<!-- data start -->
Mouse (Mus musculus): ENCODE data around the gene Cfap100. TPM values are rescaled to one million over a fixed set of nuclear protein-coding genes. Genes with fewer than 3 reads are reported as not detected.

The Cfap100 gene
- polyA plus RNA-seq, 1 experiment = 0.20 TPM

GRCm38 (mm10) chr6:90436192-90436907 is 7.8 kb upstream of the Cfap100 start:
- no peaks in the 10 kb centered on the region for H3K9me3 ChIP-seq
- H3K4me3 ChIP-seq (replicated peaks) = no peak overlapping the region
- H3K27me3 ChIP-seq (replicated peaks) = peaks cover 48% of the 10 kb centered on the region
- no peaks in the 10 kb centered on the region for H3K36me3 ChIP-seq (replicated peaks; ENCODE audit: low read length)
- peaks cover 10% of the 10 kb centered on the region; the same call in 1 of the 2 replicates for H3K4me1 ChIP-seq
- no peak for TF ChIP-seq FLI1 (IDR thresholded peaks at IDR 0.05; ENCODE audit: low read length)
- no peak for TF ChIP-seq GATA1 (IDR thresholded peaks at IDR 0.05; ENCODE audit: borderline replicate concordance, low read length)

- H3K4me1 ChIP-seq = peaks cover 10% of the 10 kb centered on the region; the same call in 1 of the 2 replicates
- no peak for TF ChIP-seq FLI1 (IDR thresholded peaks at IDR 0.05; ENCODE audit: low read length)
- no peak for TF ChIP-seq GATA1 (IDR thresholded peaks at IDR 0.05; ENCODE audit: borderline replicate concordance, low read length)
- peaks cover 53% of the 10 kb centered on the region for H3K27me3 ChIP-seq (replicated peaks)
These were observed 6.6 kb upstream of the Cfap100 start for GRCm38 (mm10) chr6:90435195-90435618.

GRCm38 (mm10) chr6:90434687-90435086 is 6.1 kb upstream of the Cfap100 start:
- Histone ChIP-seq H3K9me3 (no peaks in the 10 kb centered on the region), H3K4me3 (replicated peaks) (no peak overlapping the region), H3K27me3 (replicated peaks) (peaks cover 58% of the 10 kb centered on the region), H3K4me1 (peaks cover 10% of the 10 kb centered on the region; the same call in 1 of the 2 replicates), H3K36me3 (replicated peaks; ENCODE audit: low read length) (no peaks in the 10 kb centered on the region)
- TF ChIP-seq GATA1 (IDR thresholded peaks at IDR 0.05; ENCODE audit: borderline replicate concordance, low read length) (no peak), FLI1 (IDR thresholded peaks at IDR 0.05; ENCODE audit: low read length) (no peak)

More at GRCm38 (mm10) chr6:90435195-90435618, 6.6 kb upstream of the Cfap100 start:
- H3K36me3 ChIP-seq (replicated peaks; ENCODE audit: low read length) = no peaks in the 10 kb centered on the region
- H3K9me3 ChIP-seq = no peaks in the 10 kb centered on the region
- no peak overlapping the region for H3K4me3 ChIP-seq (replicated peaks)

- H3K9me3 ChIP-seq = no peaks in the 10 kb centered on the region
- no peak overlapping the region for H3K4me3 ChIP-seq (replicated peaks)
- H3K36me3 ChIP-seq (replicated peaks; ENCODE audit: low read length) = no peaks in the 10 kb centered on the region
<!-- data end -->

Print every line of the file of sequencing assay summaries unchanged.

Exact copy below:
Mouse (Mus musculus): ENCODE data around the gene Cfap100. TPM values are rescaled to one million over a fixed set of nuclear protein-coding genes. Genes with fewer than 3 reads are reported as not detected.

The Cfap100 gene
- polyA plus RNA-seq, 1 experiment = 0.20 TPM

GRCm38 (mm10) chr6:90436192-90436907 is 7.8 kb upstream of the Cfap100 start:
- no peaks in the 10 kb centered on the region for H3K9me3 ChIP-seq
- H3K4me3 ChIP-seq (replicated peaks) = no peak overlapping the region
- H3K27me3 ChIP-seq (replicated peaks) = peaks cover 48% of the 10 kb centered on the region
- no peaks in the 10 kb centered on the region for H3K36me3 ChIP-seq (replicated peaks; ENCODE audit: low read length)
- peaks cover 10% of the 10 kb centered on the region; the same call in 1 of the 2 replicates for H3K4me1 ChIP-seq
- no peak for TF ChIP-seq FLI1 (IDR thresholded peaks at IDR 0.05; ENCODE audit: low read length)
- no peak for TF ChIP-seq GATA1 (IDR thresholded peaks at IDR 0.05; ENCODE audit: borderline replicate concordance, low read length)

- H3K4me1 ChIP-seq = peaks cover 10% of the 10 kb centered on the region; the same call in 1 of the 2 replicates
- no peak for TF ChIP-seq FLI1 (IDR thresholded peaks at IDR 0.05; ENCODE audit: low read length)
- no peak for TF ChIP-seq GATA1 (IDR thresholded peaks at IDR 0.05; ENCODE audit: borderline replicate concordance, low read length)
- peaks cover 53% of the 10 kb centered on the region for H3K27me3 ChIP-seq (replicated peaks)
These were observed 6.6 kb upstream of the Cfap100 start for GRCm38 (mm10) chr6:90435195-90435618.

GRCm38 (mm10) chr6:90434687-90435086 is 6.1 kb upstream of the Cfap100 start:
- Histone ChIP-seq H3K9me3 (no peaks in the 10 kb centered on the region), H3K4me3 (replicated peaks) (no peak overlapping the region), H3K27me3 (replicated peaks) (peaks cover 58% of the 10 kb centered on the region), H3K4me1 (peaks cover 10% of the 10 kb centered on the region; the same call in 1 of the 2 replicates), H3K36me3 (replicated peaks; ENCODE audit: low read length) (no peaks in the 10 kb centered on the region)
- TF ChIP-seq GATA1 (IDR thresholded peaks at IDR 0.05; ENCODE audit: borderline replicate concordance, low read length) (no peak), FLI1 (IDR thresholded peaks at IDR 0.05; ENCODE audit: low read length) (no peak)

More at GRCm38 (mm10) chr6:90435195-90435618, 6.6 kb upstream of the Cfap100 start:
- H3K36me3 ChIP-seq (replicated peaks; ENCODE audit: low read length) = no peaks in the 10 kb centered on the region
- H3K9me3 ChIP-seq = no peaks in the 10 kb centered on the region
- no peak overlapping the region for H3K4me3 ChIP-seq (replicated peaks)

- H3K9me3 ChIP-seq = no peaks in the 10 kb centered on the region
- no peak overlapping the region for H3K4me3 ChIP-seq (replicated peaks)
- H3K36me3 ChIP-seq (replicated peaks; ENCODE audit: low read length) = no peaks in the 10 kb centered on the region